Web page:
Tuesday, January 24, 2012

Comparative RNA sequencing reveals substantial genetic variation in endangered primates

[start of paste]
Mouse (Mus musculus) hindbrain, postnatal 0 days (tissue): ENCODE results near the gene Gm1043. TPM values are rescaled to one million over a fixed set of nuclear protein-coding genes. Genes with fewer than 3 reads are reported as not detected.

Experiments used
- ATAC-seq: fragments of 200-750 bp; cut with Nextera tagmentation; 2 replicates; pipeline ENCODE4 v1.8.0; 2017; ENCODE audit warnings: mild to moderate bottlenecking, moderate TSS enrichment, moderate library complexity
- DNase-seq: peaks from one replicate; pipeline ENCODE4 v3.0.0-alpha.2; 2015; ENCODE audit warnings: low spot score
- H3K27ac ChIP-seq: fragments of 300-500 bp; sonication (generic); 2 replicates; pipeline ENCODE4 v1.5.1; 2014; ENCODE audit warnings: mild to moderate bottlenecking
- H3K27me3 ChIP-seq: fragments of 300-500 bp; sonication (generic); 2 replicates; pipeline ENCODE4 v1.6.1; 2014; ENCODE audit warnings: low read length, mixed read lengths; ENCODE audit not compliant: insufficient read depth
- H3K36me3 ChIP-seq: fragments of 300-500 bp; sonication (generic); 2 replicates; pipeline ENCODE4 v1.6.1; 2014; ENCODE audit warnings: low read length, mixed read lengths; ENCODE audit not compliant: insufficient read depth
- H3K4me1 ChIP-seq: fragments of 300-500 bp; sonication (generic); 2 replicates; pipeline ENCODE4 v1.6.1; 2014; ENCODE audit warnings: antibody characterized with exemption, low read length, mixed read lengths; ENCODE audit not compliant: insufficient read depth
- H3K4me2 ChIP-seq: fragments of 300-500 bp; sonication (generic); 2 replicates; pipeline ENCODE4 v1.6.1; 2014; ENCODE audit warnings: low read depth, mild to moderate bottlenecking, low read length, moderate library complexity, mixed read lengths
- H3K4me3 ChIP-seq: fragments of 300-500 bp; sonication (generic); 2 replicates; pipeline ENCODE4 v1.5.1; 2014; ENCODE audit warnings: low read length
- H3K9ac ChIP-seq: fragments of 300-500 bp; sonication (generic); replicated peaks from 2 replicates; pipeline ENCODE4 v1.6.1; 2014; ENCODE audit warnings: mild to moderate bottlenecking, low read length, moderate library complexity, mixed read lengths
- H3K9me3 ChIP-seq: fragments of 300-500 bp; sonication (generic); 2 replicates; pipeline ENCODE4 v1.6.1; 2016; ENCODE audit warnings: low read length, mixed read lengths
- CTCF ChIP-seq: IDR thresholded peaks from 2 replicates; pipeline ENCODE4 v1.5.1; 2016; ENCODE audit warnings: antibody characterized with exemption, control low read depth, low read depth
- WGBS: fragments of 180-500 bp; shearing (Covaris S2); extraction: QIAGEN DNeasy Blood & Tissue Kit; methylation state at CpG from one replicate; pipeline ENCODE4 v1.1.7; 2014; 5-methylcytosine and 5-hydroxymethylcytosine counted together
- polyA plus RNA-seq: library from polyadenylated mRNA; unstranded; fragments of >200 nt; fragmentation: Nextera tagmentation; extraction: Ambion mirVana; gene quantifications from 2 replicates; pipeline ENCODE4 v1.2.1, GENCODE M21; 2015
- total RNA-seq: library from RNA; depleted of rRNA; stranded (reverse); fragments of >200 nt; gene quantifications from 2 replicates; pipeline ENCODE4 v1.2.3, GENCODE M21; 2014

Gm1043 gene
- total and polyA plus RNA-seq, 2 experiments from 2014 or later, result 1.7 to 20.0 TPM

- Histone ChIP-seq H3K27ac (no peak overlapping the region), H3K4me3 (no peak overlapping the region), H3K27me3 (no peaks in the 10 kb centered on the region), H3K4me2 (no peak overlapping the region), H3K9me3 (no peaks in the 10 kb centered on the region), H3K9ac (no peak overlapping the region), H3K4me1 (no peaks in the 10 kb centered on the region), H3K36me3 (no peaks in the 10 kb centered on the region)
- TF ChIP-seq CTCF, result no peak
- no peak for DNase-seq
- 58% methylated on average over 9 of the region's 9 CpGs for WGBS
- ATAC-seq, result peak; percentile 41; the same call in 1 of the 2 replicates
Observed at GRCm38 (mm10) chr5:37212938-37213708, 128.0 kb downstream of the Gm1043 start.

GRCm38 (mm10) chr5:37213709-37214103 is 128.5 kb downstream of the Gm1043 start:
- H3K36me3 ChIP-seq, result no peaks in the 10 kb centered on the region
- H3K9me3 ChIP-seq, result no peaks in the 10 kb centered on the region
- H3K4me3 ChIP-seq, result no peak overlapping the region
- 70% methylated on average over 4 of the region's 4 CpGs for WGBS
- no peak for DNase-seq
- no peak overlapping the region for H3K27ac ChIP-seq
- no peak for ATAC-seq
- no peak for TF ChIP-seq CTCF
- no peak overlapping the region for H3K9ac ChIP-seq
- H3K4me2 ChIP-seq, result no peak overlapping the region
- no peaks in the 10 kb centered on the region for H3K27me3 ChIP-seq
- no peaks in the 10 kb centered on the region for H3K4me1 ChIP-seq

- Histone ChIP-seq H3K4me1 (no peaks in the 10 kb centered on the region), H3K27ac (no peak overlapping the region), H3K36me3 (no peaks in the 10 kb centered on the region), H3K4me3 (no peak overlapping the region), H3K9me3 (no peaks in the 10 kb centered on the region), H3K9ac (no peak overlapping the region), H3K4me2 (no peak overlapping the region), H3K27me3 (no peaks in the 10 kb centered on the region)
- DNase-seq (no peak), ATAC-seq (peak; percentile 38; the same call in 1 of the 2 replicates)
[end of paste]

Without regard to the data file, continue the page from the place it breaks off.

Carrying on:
The authors of this new study aimed to shed some light on endangered primate species lacking genome-level data, as such data will be crucial to future conservation efforts. As we've learned, chimps, orangutans, and rhesus macaques have gotten lots of attention in the genomics department, but there remain several primates, many endangered, for which little genomic data is available. Researchers analyzed genetic diversity, which is associated with risk of extinction, after sequencing RNA from liver samples taken from humans, chimps, rhesus macaques, vervets, common marmosets, five lemur species, and two lorisoids. They found no correlation between diversity and endangered status. Furthermore, the two most endangered species included in the study (both lemur species) actually had the highest diversity, offering new hope to future conservation efforts.

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